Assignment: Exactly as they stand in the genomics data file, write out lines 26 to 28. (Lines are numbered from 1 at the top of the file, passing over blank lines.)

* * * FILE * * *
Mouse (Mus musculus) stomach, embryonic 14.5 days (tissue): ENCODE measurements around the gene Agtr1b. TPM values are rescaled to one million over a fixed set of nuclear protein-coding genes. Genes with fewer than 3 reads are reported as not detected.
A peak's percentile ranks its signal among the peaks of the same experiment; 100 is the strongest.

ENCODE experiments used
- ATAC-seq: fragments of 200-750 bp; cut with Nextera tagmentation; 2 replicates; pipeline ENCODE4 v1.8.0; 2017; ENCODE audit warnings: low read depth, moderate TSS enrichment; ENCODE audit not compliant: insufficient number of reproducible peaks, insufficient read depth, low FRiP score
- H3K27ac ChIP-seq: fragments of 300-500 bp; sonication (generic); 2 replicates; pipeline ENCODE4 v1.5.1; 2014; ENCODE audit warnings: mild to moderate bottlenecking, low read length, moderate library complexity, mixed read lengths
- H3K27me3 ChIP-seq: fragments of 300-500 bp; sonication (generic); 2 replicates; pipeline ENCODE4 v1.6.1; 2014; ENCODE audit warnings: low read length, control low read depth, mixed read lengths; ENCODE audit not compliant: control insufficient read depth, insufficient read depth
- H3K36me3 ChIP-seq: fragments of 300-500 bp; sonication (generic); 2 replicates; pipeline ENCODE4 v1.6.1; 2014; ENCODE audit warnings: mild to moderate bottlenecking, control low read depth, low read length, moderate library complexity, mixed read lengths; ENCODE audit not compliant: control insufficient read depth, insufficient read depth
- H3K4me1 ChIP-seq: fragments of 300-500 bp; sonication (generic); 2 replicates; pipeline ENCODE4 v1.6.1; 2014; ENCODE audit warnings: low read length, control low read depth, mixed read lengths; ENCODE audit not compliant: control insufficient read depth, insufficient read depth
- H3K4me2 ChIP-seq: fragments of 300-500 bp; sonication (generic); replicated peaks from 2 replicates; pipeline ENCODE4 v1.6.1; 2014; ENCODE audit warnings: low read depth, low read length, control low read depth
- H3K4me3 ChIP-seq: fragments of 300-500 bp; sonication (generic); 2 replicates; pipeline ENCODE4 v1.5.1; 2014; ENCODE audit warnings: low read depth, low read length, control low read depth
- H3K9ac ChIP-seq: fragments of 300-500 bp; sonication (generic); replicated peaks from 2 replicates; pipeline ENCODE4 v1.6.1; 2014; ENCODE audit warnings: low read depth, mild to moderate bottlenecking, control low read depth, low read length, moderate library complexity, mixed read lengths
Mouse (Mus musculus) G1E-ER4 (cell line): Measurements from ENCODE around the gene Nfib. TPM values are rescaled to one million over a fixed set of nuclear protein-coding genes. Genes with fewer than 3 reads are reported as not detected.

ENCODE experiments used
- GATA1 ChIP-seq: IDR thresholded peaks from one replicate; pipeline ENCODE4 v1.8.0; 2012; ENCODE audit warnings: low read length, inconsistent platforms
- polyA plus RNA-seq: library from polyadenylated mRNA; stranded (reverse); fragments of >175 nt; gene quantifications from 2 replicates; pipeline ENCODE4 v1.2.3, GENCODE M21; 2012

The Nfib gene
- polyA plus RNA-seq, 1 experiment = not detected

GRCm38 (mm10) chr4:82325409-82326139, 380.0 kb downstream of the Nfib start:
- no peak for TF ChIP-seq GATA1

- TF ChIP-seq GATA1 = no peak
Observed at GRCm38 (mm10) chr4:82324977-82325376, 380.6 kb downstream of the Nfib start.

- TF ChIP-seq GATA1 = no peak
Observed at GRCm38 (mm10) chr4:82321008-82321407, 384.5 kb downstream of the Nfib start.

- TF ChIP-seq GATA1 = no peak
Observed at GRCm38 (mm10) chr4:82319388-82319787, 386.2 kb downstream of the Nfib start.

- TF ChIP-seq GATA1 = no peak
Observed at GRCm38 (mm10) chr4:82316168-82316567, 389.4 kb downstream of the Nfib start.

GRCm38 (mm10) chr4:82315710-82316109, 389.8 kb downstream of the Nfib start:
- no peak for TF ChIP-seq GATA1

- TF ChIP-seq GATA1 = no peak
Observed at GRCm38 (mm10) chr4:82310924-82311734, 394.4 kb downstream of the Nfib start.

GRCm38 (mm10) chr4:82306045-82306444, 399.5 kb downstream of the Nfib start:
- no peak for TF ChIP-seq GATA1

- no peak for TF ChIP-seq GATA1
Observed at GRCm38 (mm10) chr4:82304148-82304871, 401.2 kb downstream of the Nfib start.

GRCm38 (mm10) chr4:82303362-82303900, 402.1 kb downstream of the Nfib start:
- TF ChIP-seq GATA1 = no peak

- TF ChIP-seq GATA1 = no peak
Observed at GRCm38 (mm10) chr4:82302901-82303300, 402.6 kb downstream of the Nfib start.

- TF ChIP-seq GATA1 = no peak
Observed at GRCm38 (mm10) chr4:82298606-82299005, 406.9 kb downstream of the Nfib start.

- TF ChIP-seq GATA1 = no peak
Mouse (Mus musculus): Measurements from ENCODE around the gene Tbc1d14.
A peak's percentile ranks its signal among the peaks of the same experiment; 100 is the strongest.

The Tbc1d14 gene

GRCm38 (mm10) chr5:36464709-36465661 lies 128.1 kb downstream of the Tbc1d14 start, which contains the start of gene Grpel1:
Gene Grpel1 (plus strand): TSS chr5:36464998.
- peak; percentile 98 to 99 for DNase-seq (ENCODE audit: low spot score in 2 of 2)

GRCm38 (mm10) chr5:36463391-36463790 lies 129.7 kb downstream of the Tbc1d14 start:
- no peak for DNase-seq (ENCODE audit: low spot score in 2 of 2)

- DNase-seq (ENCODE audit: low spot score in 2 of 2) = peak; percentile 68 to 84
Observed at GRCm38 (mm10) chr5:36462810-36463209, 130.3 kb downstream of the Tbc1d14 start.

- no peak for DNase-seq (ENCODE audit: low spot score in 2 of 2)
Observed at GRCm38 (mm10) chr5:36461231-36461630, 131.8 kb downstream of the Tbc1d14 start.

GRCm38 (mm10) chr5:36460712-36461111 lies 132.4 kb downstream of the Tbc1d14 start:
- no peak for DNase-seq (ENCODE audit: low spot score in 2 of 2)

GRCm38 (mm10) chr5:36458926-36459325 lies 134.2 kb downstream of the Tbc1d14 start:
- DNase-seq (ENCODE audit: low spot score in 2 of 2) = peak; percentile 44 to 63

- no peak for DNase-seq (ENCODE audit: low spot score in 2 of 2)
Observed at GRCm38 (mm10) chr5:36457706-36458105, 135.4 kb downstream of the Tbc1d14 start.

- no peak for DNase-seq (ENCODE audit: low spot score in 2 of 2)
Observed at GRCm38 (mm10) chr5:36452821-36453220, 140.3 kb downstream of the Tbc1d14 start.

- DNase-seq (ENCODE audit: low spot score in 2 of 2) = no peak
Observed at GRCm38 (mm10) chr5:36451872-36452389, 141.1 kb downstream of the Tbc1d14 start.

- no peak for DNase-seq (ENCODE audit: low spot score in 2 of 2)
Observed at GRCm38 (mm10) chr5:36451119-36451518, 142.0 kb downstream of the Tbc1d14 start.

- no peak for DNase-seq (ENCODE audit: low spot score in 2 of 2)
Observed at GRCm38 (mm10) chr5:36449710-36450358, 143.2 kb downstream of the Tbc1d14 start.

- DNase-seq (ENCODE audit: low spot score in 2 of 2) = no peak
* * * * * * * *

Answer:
- TF ChIP-seq GATA1 = no peak
Observed at GRCm38 (mm10) chr4:82316168-82316567, 389.4 kb downstream of the Nfib start.

GRCm38 (mm10) chr4:82315710-82316109, 389.8 kb downstream of the Nfib start: